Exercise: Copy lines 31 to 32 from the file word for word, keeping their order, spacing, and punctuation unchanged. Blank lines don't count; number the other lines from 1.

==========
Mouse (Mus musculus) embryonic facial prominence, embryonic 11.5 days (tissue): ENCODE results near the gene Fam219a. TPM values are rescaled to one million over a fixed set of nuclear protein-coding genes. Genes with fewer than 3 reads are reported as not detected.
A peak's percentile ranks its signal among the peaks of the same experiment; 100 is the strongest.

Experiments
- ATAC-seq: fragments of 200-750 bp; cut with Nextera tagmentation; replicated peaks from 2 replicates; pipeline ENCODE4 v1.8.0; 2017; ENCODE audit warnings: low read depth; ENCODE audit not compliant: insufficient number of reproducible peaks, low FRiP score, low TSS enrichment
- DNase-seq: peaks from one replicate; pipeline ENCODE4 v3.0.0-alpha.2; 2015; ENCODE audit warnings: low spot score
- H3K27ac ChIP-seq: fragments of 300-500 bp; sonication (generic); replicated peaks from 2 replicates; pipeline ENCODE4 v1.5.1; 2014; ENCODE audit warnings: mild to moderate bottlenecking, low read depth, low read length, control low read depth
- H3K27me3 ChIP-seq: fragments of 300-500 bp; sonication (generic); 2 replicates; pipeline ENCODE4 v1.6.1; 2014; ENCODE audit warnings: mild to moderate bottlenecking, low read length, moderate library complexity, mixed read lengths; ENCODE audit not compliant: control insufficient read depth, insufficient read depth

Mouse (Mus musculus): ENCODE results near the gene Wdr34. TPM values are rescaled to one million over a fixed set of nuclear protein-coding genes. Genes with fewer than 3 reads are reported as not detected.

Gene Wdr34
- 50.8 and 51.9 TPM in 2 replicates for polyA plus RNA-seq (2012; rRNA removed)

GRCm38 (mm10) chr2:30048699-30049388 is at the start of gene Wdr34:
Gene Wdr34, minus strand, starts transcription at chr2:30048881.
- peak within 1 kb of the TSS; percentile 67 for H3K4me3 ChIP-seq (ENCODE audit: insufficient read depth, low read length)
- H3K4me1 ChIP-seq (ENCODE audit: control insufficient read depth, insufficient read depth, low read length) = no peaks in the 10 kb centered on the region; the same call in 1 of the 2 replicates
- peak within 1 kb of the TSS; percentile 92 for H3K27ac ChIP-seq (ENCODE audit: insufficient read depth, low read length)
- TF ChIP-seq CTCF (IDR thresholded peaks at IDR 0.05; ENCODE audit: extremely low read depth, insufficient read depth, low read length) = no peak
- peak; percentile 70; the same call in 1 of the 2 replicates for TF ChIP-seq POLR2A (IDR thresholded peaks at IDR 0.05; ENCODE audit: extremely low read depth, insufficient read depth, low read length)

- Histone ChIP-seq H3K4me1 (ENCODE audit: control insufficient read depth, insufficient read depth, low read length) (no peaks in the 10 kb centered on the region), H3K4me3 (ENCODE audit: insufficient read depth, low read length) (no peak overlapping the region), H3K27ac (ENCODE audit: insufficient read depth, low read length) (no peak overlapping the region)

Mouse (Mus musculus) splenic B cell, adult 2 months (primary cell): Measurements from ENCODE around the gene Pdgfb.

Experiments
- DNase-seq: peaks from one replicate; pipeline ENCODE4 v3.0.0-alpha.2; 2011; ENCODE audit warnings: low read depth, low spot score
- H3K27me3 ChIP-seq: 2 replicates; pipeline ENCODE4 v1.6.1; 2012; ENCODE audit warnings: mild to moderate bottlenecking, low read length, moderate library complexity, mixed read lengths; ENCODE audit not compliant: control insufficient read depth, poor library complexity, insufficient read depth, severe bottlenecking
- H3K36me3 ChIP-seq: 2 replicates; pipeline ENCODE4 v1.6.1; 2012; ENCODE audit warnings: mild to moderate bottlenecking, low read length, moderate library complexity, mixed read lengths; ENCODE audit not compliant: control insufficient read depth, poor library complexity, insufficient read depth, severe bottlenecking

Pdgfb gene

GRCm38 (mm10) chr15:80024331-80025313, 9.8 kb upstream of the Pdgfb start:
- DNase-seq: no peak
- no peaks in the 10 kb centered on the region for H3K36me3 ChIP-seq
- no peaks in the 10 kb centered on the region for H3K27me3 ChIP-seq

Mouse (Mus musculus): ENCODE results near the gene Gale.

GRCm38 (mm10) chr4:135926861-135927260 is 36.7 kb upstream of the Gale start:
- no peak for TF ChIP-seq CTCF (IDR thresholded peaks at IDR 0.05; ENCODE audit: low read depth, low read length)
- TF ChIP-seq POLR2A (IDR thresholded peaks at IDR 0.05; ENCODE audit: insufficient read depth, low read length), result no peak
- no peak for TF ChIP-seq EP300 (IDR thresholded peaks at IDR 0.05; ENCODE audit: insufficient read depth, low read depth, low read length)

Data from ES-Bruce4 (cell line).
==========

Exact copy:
- no peak for TF ChIP-seq CTCF (IDR thresholded peaks at IDR 0.05; ENCODE audit: low read depth, low read length)
- TF ChIP-seq POLR2A (IDR thresholded peaks at IDR 0.05; ENCODE audit: insufficient read depth, low read length), result no peak